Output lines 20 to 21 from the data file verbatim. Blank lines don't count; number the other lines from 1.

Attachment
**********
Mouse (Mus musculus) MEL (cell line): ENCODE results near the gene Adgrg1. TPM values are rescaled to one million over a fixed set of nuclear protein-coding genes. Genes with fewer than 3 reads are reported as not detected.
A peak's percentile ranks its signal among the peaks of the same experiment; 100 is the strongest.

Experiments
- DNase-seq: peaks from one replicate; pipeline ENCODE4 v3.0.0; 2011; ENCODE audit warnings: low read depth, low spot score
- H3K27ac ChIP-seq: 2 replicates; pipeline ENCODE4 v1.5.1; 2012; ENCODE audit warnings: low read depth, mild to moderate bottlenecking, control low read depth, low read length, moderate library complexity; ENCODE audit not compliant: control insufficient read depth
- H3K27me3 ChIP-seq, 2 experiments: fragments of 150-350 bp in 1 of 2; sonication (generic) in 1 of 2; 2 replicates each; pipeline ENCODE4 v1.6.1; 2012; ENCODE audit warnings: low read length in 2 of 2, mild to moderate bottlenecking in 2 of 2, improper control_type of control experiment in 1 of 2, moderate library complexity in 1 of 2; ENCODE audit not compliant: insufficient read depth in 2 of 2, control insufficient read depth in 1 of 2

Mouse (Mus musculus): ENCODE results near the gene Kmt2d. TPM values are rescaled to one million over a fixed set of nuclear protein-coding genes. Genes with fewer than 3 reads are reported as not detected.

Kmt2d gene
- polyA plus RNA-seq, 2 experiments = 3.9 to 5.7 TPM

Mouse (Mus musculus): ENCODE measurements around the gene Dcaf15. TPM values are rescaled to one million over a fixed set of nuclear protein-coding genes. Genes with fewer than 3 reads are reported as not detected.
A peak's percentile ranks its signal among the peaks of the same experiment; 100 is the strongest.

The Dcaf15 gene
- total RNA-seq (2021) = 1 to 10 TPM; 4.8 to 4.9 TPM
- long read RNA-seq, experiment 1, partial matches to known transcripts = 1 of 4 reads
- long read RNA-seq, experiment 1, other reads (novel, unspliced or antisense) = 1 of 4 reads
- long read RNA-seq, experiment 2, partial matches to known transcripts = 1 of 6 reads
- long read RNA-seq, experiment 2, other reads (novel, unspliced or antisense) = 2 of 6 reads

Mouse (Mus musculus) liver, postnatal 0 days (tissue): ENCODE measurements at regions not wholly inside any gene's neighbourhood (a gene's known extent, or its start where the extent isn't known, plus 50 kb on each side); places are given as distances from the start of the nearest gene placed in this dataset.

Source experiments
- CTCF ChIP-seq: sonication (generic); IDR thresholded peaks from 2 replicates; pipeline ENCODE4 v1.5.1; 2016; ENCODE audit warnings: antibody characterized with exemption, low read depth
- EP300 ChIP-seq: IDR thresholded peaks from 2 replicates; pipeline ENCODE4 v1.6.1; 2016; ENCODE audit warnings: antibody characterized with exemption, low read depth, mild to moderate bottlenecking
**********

- CTCF ChIP-seq: sonication (generic); IDR thresholded peaks from 2 replicates; pipeline ENCODE4 v1.5.1; 2016; ENCODE audit warnings: antibody characterized with exemption, low read depth
- EP300 ChIP-seq: IDR thresholded peaks from 2 replicates; pipeline ENCODE4 v1.6.1; 2016; ENCODE audit warnings: antibody characterized with exemption, low read depth, mild to moderate bottlenecking